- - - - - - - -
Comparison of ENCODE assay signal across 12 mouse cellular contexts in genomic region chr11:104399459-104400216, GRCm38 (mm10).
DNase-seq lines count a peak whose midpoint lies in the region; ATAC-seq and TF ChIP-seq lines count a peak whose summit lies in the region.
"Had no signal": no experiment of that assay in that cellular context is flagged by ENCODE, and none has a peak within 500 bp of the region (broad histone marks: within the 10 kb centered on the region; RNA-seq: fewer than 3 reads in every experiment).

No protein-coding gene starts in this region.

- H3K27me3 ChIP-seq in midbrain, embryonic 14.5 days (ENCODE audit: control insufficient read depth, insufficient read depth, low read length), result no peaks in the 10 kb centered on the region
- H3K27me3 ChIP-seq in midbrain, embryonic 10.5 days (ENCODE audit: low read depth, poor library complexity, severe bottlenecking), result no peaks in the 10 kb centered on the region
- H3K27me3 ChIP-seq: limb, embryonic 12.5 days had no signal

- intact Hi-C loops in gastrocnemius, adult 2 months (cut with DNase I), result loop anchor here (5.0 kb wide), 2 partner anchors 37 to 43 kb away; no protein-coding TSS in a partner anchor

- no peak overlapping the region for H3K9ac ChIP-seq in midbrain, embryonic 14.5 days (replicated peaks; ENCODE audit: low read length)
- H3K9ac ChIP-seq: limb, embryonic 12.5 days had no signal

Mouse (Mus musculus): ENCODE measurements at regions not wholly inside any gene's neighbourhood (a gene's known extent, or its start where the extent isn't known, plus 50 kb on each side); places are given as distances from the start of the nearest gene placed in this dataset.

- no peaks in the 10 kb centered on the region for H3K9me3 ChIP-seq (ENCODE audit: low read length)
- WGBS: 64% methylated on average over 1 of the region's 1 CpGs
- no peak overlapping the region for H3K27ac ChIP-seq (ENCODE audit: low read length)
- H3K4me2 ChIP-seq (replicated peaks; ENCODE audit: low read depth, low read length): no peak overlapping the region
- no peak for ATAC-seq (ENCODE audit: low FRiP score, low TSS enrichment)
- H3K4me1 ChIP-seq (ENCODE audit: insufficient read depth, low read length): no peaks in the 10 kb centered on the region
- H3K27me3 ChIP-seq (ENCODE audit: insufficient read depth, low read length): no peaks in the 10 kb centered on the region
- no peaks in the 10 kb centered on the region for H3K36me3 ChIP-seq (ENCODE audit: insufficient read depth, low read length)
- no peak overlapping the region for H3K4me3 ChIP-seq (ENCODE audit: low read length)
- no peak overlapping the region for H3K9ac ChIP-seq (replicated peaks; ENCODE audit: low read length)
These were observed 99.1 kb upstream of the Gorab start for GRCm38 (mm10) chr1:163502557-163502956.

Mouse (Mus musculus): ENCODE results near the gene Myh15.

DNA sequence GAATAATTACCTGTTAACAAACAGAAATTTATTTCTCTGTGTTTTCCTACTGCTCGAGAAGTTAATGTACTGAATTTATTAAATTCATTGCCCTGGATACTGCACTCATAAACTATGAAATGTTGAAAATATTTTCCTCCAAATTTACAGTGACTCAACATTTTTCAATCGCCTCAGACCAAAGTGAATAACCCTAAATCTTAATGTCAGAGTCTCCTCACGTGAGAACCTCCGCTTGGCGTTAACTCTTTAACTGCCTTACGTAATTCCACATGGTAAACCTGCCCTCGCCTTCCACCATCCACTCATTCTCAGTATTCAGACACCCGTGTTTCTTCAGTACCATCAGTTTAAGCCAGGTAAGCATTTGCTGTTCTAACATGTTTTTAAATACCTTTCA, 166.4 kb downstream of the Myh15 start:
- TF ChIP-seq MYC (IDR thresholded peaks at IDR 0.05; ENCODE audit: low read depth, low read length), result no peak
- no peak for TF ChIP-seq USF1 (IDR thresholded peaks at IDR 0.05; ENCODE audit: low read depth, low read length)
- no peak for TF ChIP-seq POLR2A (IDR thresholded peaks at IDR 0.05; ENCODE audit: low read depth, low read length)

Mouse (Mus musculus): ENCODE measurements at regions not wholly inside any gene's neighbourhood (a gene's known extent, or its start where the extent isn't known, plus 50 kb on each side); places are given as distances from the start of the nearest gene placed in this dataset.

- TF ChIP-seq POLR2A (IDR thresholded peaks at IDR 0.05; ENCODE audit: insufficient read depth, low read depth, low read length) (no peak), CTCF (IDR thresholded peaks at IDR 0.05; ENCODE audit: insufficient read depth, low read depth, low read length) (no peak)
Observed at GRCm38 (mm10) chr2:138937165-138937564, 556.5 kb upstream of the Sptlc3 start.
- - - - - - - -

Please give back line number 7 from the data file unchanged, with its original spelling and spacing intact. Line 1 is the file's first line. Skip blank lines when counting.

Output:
- H3K27me3 ChIP-seq: limb, embryonic 12.5 days had no signal